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Applying Quantitative Systems Pharmacology Methods to Study Psychosis in Alzheimer’s Disease

Peihao, Fan (2023) Applying Quantitative Systems Pharmacology Methods to Study Psychosis in Alzheimer’s Disease. Doctoral Dissertation, University of Pittsburgh. (Unpublished)

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Psychosis is surprisingly common in Alzheimer disease (AD) and can emerge as a part of the neurodegenerative disease process in advance of dementia during the mild cognitive impairment stage or even earlier. Approximately 50% of Alzheimer’s disease patients will develop psychotic symptoms, e.g. hallucination and delusions, and these patients will experience more severe cognitive decline compared with those without psychosis. However, no medication has been approved by the Food and Drug Administration for treating psychosis in AD (AD+P) and second-generation antipsychotics are widely used in clinical practice with modest efficacy and elevated adverse events rate. It is critical to explore and propose more effective and safer treatment options to treat AD+P. Some important advances in recent years provided us opportunities in connecting and comparing the neuropsychiatric symptoms (NPS) in AD with other neurological disorders which will greatly help us understand its mechanisms and further develop appropriate treatments for AD+P. In this thesis, the journey of understanding AD+P starts at comparing it with the similar psychotic symptoms in schizophrenia. We found that the similar psychotic symptoms in AD+P and schizophrenia are supported by distinct genetic associations and pathways which also provided a possible explanation for the decreased efficacy and increased adverse events rate of antipsychotics in AD+P. Multiple approaches, classic and innovative, were applied to identify critical risk factors and possible protective roles in the advancement of AD+P. With the information we have acquired about AD+P from the previous studies, state-of-the-art quantitative systems pharmacology (QSP) approaches are applied to explore and propose alternative treatment options for AD+P. We found out that antidepressants showed a possible beneficial effect against AD+P and they exert their effect through different pathways with antipsychotics which allowed them to form a synergetic effect that may improve therapeutic efficacy or lower the risk of side effects.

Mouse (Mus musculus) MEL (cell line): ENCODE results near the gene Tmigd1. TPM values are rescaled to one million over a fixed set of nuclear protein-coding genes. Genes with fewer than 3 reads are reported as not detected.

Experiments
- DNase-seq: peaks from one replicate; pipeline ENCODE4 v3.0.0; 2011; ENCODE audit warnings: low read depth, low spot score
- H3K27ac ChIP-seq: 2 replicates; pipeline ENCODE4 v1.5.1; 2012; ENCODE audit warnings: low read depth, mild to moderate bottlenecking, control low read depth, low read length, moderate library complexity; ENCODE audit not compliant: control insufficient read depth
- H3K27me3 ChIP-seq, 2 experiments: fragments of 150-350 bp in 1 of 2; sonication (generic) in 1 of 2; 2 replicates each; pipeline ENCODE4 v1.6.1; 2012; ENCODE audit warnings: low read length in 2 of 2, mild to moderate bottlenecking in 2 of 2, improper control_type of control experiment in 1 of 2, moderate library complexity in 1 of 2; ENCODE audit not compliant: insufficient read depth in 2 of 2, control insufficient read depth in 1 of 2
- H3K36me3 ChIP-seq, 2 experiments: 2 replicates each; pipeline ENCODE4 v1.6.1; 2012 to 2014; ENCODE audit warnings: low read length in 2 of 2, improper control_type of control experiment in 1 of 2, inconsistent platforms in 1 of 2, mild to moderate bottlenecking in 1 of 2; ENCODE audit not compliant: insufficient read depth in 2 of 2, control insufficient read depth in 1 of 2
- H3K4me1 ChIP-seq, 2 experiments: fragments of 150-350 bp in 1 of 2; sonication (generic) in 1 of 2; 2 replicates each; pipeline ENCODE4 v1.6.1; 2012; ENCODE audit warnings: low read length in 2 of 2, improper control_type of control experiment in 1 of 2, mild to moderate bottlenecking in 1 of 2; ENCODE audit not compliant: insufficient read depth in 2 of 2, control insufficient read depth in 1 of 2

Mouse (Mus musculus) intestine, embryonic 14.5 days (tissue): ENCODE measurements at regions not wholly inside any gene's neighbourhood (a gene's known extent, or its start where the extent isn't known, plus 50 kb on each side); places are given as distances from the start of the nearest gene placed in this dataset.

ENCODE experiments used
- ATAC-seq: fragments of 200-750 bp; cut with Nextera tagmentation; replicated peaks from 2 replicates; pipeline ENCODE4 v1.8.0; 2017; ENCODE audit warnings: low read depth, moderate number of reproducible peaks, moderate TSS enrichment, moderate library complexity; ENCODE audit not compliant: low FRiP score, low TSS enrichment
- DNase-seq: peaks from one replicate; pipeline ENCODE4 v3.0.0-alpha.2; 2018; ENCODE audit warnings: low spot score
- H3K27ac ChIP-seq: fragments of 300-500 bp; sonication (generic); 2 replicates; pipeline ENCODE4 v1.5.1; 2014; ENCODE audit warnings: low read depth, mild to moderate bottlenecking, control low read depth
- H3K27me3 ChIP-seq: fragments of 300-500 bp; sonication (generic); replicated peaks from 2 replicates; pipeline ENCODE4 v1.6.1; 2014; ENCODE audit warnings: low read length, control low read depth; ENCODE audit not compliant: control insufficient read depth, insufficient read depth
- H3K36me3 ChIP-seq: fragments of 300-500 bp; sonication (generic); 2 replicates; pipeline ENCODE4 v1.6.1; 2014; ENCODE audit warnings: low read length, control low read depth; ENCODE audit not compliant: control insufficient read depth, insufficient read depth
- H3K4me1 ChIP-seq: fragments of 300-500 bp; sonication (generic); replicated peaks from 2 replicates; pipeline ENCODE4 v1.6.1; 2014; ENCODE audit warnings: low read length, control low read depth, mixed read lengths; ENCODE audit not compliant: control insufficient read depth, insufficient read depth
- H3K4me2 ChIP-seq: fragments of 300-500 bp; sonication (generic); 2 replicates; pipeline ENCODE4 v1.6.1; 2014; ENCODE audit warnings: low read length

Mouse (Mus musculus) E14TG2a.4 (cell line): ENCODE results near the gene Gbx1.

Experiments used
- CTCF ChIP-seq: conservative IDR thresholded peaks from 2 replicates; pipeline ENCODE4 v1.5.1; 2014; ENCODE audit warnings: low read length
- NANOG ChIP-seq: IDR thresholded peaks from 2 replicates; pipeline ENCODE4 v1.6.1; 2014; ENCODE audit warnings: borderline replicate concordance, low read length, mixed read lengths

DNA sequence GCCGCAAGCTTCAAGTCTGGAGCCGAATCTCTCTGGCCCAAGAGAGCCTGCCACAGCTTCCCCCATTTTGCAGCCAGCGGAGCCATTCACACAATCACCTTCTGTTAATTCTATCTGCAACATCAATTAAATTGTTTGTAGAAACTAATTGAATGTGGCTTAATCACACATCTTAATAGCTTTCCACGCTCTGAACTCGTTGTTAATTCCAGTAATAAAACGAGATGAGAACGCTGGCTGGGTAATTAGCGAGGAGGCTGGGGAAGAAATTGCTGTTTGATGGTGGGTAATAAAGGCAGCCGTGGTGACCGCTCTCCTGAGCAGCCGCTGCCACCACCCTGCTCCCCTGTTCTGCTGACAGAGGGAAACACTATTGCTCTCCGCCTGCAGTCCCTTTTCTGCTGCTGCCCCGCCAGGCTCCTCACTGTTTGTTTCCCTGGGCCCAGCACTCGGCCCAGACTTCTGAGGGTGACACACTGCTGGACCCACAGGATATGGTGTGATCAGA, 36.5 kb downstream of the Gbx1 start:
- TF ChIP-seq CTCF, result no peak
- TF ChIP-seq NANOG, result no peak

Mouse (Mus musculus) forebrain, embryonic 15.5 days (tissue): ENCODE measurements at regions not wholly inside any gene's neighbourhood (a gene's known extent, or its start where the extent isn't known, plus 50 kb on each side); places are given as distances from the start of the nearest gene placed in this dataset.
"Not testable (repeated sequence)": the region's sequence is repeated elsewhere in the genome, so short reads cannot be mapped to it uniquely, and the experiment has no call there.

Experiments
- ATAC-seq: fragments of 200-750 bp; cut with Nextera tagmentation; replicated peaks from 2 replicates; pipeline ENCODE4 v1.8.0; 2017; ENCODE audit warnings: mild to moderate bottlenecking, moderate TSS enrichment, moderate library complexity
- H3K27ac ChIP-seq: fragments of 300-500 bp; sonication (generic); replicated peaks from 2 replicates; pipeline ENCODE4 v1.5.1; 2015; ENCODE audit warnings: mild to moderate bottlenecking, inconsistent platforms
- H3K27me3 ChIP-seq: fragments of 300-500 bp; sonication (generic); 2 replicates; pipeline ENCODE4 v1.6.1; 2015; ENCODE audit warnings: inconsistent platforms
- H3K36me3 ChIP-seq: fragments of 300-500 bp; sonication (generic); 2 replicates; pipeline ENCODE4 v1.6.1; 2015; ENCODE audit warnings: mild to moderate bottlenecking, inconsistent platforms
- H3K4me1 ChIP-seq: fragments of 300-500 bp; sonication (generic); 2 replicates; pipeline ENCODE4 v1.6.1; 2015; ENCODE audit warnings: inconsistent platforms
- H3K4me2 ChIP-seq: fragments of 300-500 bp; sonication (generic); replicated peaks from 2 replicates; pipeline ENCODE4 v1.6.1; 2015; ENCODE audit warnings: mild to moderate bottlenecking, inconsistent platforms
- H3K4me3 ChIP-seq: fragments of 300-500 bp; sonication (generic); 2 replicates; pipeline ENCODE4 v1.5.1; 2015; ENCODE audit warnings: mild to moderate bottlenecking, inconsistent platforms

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Item Type: University of Pittsburgh ETD
Status: Unpublished
CreatorsEmailPitt UsernameORCID
Peihao, Fanpef14@pitt.edupef140000-0002-9814-5085
ETD Committee:
TitleMemberEmail AddressPitt UsernameORCID
Committee ChairLevent,
Committee MemberRobert,
Committee MemberJunmei,
Committee MemberRobert,
Thesis AdvisorLirong,
Date: 3 April 2023
Date Type: Publication
Defense Date: 20 March 2023
Approval Date: 3 April 2023
Submission Date: 22 March 2023
Access Restriction: 1 year -- Restrict access to University of Pittsburgh for a period of 1 year.
Number of Pages: 242
Institution: University of Pittsburgh
Schools and Programs: School of Pharmacy > Pharmaceutical Sciences
Degree: PhD - Doctor of Philosophy
Thesis Type: Doctoral Dissertation
Refereed: Yes
Uncontrolled Keywords: Alzheimer's Disease; Psychosis; Systems pharmacology; Antipsychotics; Real-world evidence
Date Deposited: 03 Apr 2023 13:32
Last Modified: 03 Apr 2023 13:32


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